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Comment Doing all the wrong things (Score 4, Interesting) 355

The owner of the laptop missed his opportunity to recover his property by trying to publicly shame the woman into returning it. That was a counterproductive waste of time. She could just claim she bought it from someone, and how could he, or the police, prove otherwise?

Anti-theft software should be designed to allow the thief to use the laptop on a guest account, while password protecting your personal account. You want the thief to use the laptop. Locking it remotely will only ensure that it is immediately disposed of, or sold for parts.

So, assume your laptop is stolen and you've activated the remote tracking software: immediately call the police and file a report. The police won't do a thing unless you take that first step. Next, start collecting data on the thief: home address, work/school address, phone numbers, images of the thief using it, etc. Organize all of that data into a folder and take it, along with a copy of your police report, to the local police station. Show them that you know exactly who has the laptop, that person's address, the location of the laptop, etc. Also point out that if this person was the thief, there is an excellent chance that additional stolen property will be found at their residence.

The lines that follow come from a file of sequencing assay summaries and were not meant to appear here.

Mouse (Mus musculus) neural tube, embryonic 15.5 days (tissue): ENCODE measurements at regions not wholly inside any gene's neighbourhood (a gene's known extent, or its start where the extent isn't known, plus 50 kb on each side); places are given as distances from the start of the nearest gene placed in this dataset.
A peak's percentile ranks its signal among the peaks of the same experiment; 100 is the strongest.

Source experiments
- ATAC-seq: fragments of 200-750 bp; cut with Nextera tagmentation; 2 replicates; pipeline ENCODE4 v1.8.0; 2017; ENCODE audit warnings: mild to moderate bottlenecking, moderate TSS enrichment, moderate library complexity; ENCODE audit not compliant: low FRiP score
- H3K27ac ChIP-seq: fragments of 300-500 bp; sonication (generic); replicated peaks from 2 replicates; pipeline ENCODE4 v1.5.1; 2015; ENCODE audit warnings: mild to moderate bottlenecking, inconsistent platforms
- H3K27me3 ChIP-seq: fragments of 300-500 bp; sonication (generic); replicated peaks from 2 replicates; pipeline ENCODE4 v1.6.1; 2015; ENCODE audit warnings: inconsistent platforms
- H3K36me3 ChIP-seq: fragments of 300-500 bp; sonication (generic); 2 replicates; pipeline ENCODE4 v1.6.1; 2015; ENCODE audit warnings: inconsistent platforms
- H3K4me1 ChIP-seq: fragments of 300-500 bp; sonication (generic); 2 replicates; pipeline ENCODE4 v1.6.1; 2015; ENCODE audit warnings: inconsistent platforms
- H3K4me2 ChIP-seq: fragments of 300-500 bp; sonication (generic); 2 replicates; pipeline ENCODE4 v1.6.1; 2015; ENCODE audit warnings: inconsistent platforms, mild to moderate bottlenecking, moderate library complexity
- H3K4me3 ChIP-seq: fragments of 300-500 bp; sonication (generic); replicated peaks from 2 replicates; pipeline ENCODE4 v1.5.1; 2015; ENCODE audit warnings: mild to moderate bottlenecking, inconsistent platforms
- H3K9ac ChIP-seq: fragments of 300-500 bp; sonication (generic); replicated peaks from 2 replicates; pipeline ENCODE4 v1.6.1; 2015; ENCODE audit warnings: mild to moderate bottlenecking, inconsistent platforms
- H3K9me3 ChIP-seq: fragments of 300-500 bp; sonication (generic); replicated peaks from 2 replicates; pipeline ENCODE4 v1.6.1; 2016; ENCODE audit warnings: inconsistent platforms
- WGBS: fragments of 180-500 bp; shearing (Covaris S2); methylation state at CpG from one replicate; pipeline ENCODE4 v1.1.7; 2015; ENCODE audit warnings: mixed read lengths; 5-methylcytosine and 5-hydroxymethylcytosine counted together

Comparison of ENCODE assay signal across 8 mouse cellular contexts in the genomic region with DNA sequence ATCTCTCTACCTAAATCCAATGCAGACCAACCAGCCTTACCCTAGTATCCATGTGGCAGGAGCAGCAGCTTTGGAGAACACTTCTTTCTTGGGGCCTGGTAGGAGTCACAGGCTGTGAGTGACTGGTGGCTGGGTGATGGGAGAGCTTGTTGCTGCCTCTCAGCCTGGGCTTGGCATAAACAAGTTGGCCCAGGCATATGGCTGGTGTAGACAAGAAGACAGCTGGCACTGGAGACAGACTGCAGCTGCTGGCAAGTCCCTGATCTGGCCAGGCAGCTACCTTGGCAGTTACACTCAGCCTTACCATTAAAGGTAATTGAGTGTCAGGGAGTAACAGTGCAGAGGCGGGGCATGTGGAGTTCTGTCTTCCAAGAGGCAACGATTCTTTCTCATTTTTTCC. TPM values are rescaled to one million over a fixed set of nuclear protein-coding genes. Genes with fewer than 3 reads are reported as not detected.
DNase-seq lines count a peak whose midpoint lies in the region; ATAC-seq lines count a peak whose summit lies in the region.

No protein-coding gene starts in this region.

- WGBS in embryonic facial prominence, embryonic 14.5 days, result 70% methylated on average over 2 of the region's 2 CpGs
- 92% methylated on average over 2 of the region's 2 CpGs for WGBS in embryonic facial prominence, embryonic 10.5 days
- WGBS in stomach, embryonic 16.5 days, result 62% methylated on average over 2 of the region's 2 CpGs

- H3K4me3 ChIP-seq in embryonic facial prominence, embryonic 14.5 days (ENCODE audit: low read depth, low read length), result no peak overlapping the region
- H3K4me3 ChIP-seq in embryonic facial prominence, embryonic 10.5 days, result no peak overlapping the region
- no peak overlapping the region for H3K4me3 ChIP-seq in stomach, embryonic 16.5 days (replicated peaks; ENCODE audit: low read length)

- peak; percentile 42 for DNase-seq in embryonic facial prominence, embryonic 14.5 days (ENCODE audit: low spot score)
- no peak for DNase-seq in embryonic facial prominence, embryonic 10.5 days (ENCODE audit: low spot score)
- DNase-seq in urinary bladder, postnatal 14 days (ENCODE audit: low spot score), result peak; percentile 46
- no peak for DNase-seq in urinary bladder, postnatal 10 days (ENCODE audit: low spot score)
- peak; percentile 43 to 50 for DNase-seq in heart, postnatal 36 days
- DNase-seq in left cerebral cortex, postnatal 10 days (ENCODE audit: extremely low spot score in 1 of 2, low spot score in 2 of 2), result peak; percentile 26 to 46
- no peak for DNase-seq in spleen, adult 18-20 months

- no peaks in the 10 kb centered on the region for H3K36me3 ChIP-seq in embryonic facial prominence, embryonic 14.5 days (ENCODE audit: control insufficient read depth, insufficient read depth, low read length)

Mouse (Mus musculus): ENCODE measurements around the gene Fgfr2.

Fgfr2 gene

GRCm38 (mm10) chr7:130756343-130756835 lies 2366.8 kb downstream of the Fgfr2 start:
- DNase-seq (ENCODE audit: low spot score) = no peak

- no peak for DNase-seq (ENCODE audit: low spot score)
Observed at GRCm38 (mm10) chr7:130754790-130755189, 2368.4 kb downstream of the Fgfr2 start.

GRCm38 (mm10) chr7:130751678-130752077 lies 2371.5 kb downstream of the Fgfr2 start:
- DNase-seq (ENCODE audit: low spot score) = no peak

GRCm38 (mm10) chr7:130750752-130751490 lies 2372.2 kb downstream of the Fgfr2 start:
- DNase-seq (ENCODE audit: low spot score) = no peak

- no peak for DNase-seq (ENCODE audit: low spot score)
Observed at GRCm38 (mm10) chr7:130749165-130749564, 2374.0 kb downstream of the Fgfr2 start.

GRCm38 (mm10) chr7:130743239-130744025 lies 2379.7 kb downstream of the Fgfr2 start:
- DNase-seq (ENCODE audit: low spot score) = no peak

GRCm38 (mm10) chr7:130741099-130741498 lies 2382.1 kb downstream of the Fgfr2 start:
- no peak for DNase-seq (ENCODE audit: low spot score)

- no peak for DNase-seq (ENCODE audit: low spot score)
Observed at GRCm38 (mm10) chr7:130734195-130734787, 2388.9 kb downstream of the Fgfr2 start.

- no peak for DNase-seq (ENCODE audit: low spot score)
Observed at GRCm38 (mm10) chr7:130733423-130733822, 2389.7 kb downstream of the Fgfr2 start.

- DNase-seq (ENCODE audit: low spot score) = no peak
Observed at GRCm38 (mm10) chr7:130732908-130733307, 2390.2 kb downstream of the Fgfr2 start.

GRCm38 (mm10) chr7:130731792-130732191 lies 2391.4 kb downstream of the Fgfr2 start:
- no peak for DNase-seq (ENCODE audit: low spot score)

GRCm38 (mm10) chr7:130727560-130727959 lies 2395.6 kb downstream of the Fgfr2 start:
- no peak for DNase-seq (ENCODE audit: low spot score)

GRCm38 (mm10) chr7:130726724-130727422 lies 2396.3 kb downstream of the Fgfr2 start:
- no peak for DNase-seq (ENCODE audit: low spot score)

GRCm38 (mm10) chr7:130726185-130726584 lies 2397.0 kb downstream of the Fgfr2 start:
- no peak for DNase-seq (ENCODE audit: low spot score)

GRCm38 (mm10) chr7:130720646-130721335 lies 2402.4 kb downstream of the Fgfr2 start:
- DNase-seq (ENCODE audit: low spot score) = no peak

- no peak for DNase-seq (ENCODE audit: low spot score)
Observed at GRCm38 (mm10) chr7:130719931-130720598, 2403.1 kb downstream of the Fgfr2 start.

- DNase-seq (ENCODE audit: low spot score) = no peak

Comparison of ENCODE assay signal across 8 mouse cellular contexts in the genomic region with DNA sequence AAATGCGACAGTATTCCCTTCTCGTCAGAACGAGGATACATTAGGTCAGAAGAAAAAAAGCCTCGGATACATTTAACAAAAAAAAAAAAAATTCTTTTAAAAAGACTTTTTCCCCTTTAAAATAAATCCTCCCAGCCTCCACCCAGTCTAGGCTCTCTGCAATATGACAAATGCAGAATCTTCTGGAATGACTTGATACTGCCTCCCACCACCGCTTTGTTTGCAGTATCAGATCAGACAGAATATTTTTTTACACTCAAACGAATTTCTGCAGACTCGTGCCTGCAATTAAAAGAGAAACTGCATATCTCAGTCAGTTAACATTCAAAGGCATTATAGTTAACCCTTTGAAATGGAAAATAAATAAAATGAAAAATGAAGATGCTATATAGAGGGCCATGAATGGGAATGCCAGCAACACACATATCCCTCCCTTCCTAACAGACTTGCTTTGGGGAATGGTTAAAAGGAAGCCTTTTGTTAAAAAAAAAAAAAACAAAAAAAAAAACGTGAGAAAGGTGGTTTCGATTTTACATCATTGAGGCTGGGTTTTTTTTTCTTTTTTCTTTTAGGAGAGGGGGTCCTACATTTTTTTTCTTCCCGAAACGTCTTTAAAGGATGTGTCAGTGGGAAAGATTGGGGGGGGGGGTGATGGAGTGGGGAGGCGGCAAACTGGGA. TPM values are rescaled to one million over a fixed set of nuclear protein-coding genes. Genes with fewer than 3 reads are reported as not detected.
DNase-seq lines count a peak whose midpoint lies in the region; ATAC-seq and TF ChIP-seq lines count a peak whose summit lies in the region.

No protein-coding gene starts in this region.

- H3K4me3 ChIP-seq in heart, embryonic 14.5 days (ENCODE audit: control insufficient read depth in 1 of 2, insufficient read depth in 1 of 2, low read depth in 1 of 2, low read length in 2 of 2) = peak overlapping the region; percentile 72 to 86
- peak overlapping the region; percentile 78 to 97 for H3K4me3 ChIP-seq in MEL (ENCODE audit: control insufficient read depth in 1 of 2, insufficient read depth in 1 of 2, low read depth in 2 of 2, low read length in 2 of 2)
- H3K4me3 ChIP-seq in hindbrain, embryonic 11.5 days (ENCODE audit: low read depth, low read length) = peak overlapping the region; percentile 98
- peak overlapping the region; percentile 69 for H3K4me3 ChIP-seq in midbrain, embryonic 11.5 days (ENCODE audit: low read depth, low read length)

The police now have the justification they need to go knock on that person's door, or possibly get a search warrant. Granted, the person who has it may still claim it was purchased from some third party, but when police are standing in someone's home, showing them pictures of their own faces taken through the laptop camera, and saying, "Give us the laptop now, or we'll come back with a search warrant", the chances are excellent that it will be handed over.

No one may be prosecuted, but you'll at least have your property back. Of course, this scenario presumes that the police care enough to follow through with the information you provide. In larger cities, they may not bother, but in smaller towns and rural areas, they may be very happy to assist when you present all the evidence they need on a silver platter.

Comment Re:As someone that had used a Palm for many years (Score 1) 168